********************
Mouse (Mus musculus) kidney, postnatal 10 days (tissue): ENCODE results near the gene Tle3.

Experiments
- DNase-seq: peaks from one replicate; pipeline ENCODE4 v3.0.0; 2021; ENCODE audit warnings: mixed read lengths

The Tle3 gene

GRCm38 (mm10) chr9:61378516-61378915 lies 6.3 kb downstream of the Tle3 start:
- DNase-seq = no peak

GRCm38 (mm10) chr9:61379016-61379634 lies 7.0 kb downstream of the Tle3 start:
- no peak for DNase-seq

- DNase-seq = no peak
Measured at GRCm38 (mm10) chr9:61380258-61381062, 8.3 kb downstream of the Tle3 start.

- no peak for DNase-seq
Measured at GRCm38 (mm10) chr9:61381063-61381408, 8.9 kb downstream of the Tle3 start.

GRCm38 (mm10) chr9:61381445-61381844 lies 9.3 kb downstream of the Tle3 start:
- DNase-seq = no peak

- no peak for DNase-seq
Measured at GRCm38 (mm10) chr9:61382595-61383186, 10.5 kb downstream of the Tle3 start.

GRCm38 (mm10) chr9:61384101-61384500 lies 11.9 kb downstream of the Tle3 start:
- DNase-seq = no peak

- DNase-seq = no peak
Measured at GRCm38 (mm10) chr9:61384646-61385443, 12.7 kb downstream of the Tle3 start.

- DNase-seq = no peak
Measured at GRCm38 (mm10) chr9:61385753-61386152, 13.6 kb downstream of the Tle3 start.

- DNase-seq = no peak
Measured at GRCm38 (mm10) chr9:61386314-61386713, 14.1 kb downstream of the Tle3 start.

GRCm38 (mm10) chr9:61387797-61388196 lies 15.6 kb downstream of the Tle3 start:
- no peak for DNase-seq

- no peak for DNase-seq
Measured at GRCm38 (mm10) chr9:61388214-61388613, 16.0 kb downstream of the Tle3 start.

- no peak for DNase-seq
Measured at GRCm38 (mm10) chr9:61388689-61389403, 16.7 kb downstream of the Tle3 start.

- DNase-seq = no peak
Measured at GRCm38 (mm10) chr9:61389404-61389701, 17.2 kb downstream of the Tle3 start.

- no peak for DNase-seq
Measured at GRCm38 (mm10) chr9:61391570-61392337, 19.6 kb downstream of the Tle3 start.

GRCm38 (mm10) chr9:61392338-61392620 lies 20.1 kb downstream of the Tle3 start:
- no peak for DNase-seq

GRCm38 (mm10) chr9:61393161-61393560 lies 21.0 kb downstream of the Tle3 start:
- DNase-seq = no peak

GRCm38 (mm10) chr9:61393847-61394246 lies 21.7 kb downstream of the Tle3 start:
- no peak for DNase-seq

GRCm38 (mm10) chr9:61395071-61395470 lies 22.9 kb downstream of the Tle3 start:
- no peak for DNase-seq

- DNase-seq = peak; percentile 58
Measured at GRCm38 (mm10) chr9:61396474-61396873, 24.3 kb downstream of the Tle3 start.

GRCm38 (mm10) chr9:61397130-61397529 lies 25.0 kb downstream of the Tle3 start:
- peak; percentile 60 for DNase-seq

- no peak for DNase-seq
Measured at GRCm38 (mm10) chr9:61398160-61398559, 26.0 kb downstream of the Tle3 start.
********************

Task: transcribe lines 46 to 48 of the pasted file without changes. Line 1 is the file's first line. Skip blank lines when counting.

- peak; percentile 60 for DNase-seq

- no peak for DNase-seq
Measured at GRCm38 (mm10) chr9:61398160-61398559, 26.0 kb downstream of the Tle3 start.